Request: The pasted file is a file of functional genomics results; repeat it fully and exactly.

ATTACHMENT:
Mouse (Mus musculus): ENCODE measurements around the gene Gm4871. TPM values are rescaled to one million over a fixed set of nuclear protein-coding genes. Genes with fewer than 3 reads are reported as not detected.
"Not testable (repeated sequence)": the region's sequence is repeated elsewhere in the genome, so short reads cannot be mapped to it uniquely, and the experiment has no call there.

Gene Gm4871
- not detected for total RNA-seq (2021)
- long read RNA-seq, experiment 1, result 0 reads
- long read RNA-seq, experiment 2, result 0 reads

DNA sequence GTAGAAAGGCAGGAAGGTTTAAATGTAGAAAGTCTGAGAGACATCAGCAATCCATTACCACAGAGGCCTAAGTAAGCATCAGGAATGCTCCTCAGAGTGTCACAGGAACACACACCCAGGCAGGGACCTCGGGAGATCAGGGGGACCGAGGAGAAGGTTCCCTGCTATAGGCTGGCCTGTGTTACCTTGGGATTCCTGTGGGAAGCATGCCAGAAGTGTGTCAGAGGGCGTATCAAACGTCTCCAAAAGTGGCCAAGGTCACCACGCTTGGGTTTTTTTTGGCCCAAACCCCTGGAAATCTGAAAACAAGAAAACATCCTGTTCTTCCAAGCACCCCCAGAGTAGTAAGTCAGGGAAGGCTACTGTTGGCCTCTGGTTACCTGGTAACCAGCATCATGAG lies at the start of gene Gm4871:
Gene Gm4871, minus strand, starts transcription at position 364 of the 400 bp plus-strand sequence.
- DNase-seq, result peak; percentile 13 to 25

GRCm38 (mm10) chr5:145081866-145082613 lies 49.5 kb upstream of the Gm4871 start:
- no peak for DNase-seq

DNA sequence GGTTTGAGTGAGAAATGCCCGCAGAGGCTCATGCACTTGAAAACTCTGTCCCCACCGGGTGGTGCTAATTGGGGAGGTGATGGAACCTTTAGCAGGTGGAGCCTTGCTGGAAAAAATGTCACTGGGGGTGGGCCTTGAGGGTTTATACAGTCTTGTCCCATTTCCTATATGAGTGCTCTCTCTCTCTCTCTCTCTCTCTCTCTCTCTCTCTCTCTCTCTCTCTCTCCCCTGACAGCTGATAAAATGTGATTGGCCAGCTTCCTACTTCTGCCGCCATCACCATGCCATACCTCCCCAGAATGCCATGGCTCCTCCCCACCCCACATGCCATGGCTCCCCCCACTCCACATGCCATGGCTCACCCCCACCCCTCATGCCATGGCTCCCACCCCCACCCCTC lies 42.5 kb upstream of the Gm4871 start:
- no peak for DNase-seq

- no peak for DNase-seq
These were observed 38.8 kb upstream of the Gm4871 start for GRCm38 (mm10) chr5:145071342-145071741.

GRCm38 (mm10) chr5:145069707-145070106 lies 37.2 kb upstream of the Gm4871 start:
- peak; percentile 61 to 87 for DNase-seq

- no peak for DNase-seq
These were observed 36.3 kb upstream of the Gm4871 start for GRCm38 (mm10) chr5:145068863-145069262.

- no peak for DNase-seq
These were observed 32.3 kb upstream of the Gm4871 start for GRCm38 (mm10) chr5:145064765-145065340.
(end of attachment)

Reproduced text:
Mouse (Mus musculus): ENCODE measurements around the gene Gm4871. TPM values are rescaled to one million over a fixed set of nuclear protein-coding genes. Genes with fewer than 3 reads are reported as not detected.
"Not testable (repeated sequence)": the region's sequence is repeated elsewhere in the genome, so short reads cannot be mapped to it uniquely, and the experiment has no call there.

Gene Gm4871
- not detected for total RNA-seq (2021)
- long read RNA-seq, experiment 1, result 0 reads
- long read RNA-seq, experiment 2, result 0 reads

DNA sequence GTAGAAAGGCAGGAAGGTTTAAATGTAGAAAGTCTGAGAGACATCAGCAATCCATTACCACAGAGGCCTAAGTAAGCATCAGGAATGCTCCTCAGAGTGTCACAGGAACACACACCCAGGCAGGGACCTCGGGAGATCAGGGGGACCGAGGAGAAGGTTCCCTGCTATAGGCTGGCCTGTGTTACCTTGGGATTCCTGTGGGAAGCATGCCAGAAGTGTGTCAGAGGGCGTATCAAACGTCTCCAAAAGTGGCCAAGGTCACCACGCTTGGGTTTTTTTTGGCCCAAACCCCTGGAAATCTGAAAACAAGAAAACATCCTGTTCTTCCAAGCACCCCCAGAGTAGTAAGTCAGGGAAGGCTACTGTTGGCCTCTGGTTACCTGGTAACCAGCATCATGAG lies at the start of gene Gm4871:
Gene Gm4871, minus strand, starts transcription at position 364 of the 400 bp plus-strand sequence.
- DNase-seq, result peak; percentile 13 to 25

GRCm38 (mm10) chr5:145081866-145082613 lies 49.5 kb upstream of the Gm4871 start:
- no peak for DNase-seq

DNA sequence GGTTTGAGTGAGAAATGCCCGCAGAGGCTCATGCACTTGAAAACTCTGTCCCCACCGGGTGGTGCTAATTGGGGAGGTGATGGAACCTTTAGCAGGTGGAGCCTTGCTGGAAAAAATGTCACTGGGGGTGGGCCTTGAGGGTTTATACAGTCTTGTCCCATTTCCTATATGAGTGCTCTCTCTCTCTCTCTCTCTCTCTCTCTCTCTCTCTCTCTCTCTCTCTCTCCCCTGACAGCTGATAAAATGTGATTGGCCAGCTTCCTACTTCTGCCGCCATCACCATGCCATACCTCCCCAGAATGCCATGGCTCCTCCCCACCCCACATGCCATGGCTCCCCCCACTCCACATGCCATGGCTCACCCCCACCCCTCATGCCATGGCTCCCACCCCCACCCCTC lies 42.5 kb upstream of the Gm4871 start:
- no peak for DNase-seq

- no peak for DNase-seq
These were observed 38.8 kb upstream of the Gm4871 start for GRCm38 (mm10) chr5:145071342-145071741.

GRCm38 (mm10) chr5:145069707-145070106 lies 37.2 kb upstream of the Gm4871 start:
- peak; percentile 61 to 87 for DNase-seq

- no peak for DNase-seq
These were observed 36.3 kb upstream of the Gm4871 start for GRCm38 (mm10) chr5:145068863-145069262.

- no peak for DNase-seq
These were observed 32.3 kb upstream of the Gm4871 start for GRCm38 (mm10) chr5:145064765-145065340.